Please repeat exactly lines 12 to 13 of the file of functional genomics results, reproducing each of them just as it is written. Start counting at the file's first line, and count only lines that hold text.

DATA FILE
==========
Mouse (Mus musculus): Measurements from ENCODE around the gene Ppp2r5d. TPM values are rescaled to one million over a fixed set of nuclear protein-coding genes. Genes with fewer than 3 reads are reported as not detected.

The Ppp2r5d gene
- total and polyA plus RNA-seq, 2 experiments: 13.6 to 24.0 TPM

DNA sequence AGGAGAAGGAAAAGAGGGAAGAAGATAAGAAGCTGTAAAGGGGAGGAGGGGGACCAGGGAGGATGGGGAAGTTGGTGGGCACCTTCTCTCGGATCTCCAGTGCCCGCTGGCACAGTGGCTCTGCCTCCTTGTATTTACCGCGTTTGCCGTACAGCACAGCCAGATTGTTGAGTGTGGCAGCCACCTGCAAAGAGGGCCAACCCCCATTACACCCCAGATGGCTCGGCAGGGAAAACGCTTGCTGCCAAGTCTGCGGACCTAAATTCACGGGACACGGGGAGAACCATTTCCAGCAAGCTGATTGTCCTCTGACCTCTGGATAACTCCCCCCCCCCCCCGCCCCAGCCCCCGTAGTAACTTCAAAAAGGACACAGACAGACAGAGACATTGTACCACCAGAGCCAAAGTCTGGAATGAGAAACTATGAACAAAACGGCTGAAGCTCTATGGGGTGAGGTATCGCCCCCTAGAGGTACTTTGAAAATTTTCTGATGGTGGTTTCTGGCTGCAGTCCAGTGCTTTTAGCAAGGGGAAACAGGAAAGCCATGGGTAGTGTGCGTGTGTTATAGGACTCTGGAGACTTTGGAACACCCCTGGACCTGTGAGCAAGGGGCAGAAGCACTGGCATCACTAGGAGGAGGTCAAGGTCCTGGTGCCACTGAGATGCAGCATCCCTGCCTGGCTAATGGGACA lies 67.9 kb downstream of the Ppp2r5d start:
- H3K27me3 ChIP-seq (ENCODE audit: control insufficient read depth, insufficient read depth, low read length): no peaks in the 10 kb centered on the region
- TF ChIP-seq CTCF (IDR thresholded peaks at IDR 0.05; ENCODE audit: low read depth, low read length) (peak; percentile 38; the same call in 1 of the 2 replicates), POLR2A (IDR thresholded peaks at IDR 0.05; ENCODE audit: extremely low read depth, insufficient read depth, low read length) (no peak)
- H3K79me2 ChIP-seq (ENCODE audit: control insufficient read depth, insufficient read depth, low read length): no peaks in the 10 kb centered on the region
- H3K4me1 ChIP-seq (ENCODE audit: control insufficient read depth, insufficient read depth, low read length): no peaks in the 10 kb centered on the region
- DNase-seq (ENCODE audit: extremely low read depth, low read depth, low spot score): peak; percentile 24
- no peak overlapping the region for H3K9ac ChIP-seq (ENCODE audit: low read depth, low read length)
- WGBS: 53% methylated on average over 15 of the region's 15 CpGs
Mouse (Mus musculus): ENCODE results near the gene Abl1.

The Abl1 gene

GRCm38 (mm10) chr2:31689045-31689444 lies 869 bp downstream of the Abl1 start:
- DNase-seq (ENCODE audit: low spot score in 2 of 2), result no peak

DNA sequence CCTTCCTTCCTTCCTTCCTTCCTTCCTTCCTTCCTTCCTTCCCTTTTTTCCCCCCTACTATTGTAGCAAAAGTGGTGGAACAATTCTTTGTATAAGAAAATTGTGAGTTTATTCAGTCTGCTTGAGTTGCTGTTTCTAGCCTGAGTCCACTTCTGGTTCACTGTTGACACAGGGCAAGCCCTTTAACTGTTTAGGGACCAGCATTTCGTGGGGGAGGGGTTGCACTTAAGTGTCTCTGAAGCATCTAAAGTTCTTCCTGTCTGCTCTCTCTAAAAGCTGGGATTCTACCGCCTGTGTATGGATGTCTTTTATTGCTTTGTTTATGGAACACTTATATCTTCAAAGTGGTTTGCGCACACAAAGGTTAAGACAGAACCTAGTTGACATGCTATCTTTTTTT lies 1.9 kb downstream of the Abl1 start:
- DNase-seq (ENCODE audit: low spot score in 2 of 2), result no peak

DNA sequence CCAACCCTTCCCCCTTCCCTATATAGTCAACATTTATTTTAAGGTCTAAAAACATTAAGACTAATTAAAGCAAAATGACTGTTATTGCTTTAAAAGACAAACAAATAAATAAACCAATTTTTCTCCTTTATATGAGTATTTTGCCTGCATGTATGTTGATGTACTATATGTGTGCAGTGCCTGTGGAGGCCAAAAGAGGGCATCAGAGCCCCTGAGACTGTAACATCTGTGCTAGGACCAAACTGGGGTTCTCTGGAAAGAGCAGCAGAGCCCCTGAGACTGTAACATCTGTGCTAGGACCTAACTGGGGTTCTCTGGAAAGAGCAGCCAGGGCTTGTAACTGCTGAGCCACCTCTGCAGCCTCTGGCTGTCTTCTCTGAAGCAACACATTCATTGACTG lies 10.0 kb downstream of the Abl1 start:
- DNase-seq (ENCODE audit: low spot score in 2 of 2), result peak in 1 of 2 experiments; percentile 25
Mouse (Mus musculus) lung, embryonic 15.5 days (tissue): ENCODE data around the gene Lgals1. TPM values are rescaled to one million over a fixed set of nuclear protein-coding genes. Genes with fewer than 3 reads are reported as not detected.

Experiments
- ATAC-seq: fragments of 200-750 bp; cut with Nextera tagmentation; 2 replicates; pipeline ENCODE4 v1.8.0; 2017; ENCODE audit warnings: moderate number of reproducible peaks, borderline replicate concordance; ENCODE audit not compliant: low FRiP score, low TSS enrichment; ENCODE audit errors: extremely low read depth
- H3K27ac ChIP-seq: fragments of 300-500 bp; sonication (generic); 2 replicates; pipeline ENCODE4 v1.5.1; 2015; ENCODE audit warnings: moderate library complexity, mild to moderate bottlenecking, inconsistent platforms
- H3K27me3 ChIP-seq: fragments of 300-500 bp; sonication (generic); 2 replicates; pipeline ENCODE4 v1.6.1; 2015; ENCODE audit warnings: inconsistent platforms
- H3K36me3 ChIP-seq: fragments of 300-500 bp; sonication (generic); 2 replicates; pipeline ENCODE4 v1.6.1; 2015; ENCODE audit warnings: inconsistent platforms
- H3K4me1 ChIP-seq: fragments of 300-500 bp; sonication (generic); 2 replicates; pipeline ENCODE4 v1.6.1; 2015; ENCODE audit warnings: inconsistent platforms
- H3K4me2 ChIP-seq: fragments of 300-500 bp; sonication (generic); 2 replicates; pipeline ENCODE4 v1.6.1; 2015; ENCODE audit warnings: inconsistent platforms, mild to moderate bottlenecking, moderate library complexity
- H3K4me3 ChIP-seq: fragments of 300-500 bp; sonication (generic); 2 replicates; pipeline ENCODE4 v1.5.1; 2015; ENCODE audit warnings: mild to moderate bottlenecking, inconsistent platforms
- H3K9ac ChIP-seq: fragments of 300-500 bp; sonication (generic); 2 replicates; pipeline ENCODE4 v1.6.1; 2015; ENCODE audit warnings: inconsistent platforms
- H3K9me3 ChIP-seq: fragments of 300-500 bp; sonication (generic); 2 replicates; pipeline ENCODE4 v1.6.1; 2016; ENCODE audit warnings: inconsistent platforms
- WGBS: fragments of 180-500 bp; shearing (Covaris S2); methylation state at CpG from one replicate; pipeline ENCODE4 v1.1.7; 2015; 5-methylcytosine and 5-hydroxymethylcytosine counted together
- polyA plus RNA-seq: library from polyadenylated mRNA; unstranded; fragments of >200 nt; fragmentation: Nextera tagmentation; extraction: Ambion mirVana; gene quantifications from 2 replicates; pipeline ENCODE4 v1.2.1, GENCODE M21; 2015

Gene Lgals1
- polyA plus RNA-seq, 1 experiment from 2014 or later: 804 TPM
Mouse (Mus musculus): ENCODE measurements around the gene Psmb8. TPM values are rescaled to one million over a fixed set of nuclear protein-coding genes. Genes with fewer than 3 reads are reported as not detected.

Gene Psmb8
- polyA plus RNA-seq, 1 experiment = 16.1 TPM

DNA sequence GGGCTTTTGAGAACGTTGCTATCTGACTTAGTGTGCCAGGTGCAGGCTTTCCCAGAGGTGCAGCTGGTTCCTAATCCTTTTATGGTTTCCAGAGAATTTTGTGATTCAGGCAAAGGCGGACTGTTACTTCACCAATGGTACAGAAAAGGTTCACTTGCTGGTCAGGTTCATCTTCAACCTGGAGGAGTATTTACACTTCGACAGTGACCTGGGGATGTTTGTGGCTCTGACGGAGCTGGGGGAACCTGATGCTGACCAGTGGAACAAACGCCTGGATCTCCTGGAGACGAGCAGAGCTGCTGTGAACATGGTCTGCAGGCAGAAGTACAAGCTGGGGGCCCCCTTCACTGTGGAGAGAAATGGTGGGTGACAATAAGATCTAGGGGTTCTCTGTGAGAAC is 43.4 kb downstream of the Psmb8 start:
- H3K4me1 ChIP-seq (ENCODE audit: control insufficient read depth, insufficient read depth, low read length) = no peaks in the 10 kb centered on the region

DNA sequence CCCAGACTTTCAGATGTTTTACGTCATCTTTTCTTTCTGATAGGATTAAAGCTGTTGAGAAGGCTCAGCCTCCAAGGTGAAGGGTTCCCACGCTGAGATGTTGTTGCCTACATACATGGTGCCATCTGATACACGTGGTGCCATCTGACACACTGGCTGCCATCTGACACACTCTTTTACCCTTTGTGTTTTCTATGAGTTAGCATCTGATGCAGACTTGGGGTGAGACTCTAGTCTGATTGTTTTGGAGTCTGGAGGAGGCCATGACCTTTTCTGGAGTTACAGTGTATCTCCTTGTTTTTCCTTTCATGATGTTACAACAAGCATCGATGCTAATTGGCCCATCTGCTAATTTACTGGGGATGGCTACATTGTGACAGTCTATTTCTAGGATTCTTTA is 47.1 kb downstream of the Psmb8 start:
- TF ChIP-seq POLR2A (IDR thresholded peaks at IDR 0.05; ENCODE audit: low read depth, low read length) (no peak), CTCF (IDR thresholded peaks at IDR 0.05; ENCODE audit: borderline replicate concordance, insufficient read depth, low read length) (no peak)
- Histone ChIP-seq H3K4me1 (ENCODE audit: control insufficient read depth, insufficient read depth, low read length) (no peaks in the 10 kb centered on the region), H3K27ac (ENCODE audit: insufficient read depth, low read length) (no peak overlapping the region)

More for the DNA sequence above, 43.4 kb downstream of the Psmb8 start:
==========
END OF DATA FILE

Mouse (Mus musculus): ENCODE results near the gene Abl1.

The Abl1 gene